K Index, A Index, (SFI) Solar Flux Index, HF Band Conditions, Propagation
11 months ago ReddingProphet1 0
Three major indexes are used by HF Ham operators to interpret probable HF band propagation at any given time – K index, A index and SFI.
The Sun is constantly shooting electro-magnetic particles into the Earth’s ionosphere. These particles along with seasonal weather, solar flares and Sunspot activity, combine to create ever-changing, low to severe geomagnetic and ionospheric fluctuations that hourly and daily affect the DX capability of HF band conditions.
K INDEX – Planetary Average
Observatories around the globe, at specified three-hour intervals throughout the day, measure current disturbances and activity in the Earth’s magnetic field. The K index is a 3-hour average of All of the locally observed K measurements from around the globe.
K index values are between 0 – 9. 0 to 1 is excellent. 2 – 9 moves up the scale from fair to total blackout.
A INDEX – Planetary Value
Because of the mathematical method by which the K index is measured it cannot be used as a long-term geomagnetic indicator. The A index provides the answer.
As stated above, because the K index is measured globally at the same three hour (UTC) segments we end up with 8 daily K indexes (24 hours divided by 3 hours = 8). The average of these 8 K indexes provides the daily planetary value – the A index.
The range is between 0 – 400. 0 – 15 is considered the most favorable propagation window. 16 – 400 things become considerably worse and unpredictable.
SFI – SOLAR FLUX INDICATOR
Describes the general level of solar activity and radiation being received from the Sun. The measure is produced every day at Penticton Radio Observatory in British Columbia, Canada. The way this works is that the concentration of charged particles in the highest level of the ionosphere – the F2 Region – sends out radio noise and fluctuation. The Penticton Observatory constantly measures the F2 emissions at a standardized frequency of 2800 MHz (10.7 cm).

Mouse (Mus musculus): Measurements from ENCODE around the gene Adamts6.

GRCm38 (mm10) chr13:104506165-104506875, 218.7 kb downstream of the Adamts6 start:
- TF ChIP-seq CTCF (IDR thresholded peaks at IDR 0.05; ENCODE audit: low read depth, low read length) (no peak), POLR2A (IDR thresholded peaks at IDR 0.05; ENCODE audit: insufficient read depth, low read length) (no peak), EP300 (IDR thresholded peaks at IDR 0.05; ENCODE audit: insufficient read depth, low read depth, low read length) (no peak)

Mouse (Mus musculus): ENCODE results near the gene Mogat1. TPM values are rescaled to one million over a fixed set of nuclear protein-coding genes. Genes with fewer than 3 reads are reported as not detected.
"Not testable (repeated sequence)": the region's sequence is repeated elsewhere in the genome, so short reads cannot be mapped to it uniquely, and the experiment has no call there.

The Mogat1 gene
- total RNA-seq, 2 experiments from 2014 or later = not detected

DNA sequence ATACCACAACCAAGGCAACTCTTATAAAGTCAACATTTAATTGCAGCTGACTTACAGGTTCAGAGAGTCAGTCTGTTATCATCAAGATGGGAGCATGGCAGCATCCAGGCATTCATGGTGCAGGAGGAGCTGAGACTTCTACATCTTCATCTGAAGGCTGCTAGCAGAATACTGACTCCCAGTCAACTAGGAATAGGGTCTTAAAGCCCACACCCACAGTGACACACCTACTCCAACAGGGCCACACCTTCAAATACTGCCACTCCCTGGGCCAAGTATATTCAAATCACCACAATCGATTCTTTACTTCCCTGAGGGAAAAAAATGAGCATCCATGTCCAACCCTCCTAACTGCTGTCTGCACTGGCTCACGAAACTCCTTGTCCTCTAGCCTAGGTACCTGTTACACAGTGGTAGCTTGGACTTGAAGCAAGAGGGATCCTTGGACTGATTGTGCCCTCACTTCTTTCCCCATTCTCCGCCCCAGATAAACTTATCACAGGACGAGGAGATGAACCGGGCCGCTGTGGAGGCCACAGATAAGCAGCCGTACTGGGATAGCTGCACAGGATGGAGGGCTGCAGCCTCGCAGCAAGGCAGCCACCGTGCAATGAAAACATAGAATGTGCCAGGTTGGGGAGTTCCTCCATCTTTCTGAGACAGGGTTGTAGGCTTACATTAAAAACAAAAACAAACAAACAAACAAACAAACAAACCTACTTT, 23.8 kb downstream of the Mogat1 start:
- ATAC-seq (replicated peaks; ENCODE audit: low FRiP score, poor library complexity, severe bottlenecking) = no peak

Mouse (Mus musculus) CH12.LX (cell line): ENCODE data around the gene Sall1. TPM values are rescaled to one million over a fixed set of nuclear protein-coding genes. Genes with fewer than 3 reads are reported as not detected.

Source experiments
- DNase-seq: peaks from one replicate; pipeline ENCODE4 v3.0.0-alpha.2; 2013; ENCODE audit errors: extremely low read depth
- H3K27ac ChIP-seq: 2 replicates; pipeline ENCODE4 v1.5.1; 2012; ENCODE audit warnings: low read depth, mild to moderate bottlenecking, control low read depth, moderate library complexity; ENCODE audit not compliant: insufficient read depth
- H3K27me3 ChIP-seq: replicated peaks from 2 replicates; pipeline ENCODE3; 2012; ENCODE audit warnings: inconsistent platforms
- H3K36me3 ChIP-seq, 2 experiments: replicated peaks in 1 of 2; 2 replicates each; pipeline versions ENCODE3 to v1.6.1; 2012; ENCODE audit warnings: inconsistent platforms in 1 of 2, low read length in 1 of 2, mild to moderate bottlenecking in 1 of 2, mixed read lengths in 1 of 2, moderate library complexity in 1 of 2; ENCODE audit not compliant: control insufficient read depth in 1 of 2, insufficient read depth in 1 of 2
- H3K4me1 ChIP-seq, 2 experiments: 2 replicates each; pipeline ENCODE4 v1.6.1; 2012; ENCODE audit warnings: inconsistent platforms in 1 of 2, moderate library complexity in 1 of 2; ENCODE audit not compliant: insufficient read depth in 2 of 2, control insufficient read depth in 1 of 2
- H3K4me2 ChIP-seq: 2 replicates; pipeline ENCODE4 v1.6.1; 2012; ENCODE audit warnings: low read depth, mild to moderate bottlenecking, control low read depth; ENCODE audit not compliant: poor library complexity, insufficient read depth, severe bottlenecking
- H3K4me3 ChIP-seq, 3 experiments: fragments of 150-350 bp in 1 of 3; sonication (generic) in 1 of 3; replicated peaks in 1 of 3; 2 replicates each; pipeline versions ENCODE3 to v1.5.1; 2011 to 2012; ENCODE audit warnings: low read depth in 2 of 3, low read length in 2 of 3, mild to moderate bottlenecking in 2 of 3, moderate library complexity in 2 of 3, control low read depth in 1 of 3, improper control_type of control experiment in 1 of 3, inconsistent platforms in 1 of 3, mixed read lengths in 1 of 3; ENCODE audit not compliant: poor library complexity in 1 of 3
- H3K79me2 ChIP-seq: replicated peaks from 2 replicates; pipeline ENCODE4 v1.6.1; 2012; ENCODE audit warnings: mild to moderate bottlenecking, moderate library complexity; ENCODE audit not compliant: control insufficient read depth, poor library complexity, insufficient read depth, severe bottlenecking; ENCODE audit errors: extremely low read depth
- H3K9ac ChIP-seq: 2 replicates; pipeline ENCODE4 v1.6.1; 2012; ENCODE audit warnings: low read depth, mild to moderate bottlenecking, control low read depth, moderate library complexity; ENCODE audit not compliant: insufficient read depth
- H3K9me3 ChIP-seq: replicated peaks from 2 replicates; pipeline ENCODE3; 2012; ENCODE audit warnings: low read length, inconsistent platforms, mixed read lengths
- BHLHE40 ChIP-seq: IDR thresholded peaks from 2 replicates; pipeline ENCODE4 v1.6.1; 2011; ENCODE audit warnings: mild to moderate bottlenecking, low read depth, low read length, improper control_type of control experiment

The measurement of the reception of the signal provides a generally recognized “baseline” for determining the positive or negative value of Maximum Usable Frequency (MUF).
The SFI range 65 – 300. The higher to 300 the better. The lower the range indicates the reduction of ionization in the upper atmosphere to support long-distance communications (Maximum Usable Frequency) with higher frequencies.
The Propagation Combination
To summarize: The K index is “3 – Hour Average” of all the global measurements – changing every three hours. 1-3 Good
The A index is the daily average of the 8 K indexes within the last 24 hours. 0-15 Good
The SFI is the frequency emissions from the F2 layer that are compiled to determine the Maximum Usable Frequency for a given period of time. 65 Bad, 100 Good, 200 – 300 Excellent